Extending the self with code and portable, open standards that enable data portability, privacy and user control. Modern software development is amazing and enabled by a host of developer friendly tools and technologies. The rise of devops, APIs, lambda functions, GraphQL, mobile SDKs and containers allow for quick scaling and faster execution on new ideas. More recently, no-code tools like Airtable, Coda, and Zapier have made it possible for almost anyone to build simple apps (personal CRM, anyone?). As these tools mature even further and users demand more personalization and control of their data, I expect that each of us will want to write software that goes to work for us (probably without writing code), rather than house our data in inflexible tools and use UIs that have been designed without our specific needs in mind. I would love to see an internet that fosters this sense of individual control of our data and computing resources rather than putting our data and compute experience fully in control of a few large companies.

How & Why I Work

I love the messiness of early stage companies and products.

I love helping founders and their teams “level up” and fully relish the emotional journey that is building products and a company. This means celebrating successes, learning from failures, measuring progress along the way and generally reflecting on not just the work that the team is doing, but how and why they are doing that work. Having been a PM at various stages of company, this is something deeply engrained in my ideal product development process.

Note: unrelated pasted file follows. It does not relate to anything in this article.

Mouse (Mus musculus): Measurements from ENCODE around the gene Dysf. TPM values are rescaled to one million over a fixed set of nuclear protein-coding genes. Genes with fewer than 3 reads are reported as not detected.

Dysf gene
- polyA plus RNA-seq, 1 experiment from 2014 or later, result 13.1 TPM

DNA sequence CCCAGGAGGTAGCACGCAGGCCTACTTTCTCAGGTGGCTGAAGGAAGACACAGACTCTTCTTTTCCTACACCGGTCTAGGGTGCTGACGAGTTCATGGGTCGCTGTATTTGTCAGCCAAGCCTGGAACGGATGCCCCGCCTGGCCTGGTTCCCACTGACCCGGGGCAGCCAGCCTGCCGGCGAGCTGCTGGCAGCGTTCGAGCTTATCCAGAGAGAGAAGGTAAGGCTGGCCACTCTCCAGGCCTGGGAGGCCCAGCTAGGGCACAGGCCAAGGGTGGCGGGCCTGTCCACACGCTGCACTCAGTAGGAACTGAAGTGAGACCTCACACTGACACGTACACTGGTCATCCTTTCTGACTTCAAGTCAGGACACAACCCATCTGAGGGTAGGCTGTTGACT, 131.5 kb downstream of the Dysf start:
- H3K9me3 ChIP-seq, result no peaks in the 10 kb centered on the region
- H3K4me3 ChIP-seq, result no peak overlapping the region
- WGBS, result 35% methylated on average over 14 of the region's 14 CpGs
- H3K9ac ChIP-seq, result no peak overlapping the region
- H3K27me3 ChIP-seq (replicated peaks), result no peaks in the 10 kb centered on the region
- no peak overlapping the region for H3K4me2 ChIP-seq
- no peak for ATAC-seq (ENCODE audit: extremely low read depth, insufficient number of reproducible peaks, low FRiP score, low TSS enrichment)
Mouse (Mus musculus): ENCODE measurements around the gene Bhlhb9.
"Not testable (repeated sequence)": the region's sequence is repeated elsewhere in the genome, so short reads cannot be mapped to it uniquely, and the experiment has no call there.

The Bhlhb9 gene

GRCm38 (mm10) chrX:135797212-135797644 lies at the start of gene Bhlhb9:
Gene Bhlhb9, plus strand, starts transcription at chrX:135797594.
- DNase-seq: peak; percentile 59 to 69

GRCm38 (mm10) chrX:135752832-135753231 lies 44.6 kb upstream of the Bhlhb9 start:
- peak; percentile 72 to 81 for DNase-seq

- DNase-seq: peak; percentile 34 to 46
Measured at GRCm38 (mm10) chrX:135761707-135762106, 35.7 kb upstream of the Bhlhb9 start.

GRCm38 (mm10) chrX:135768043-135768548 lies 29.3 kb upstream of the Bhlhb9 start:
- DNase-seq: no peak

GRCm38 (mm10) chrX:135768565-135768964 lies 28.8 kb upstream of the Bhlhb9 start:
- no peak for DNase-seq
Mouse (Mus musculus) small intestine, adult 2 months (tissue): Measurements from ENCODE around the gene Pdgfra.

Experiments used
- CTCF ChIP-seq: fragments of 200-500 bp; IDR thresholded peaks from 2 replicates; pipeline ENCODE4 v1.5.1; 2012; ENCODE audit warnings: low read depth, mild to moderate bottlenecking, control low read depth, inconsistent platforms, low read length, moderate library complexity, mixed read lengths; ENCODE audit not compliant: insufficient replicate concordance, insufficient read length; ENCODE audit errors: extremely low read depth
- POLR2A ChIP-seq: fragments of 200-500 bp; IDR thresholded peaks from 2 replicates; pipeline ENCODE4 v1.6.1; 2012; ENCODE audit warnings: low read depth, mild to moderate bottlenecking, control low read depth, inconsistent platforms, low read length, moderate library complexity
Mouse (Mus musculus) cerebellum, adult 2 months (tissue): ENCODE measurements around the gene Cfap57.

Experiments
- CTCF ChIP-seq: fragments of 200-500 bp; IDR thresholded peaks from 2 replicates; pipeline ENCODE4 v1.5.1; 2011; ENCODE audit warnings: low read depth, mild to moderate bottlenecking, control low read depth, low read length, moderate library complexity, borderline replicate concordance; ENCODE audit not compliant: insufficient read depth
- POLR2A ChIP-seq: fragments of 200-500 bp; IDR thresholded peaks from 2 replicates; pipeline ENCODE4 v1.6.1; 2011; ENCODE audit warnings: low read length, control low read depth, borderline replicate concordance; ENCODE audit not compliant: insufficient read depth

I’m an introvert (INTJ) and believe in the “headphone rule.” Maker’s time is sacred and should be protected. Generally, this means I favor asynchronous communication where possible and empowering teams to do their best work on their own terms (giving people ownership and responsibility are key to doing this). This means respecting different work styles - too often introverts in the workplace can be overwhelmed by a constant barrage of meetings and demands coming their way, which can make prioritization and focus difficult. For this reason, I’m bullish about the shift to remote-first work. But don’t worry, I still believe in the power of collaboration that comes with small teams (5-7 people) co-locating to solve tough problems.

“Be human” is a core value of how I build products and work with teams - human centered design principles are great for building products, but they’re also a great way to approach growing a team and thinking about engaging investors. Putting oneself in another person’s shoes is a great way to better understands how their motivations might differ. Having lived inside of startups, bigger companies and in the shoes of a VC, I have a firsthand perspective on how many of these folks operate in their day-to-day and try to bring this perspective to my interactions with each.

The psychology behind products excites me. Humans are complex animals but boiling things down to their simplest elements in the product design process is really enjoyable for me. I’m always asking myself “why” a user is engaging with any new product I try and what other substitutes they might be considering. This is probably why I’ve gravitated toward consumer technology investing as I think it’s one of the most difficult and challenging things I could possibly be doing to flex my “product psychology” muscle.

While I enjoy bringing order to the chaos that commonly occurs in quickly growing companies I believe Loose Coordination > Tight Synchronization. As a result, I look for ways to enable this loose coordination and clear prioritization as a means of dealing with complexity. Sometimes this means “saying no” to distracting projects, sometimes it means juggling new ones, sometimes it means abstracting and distilling similar challenges into one simple, focused vision of the future.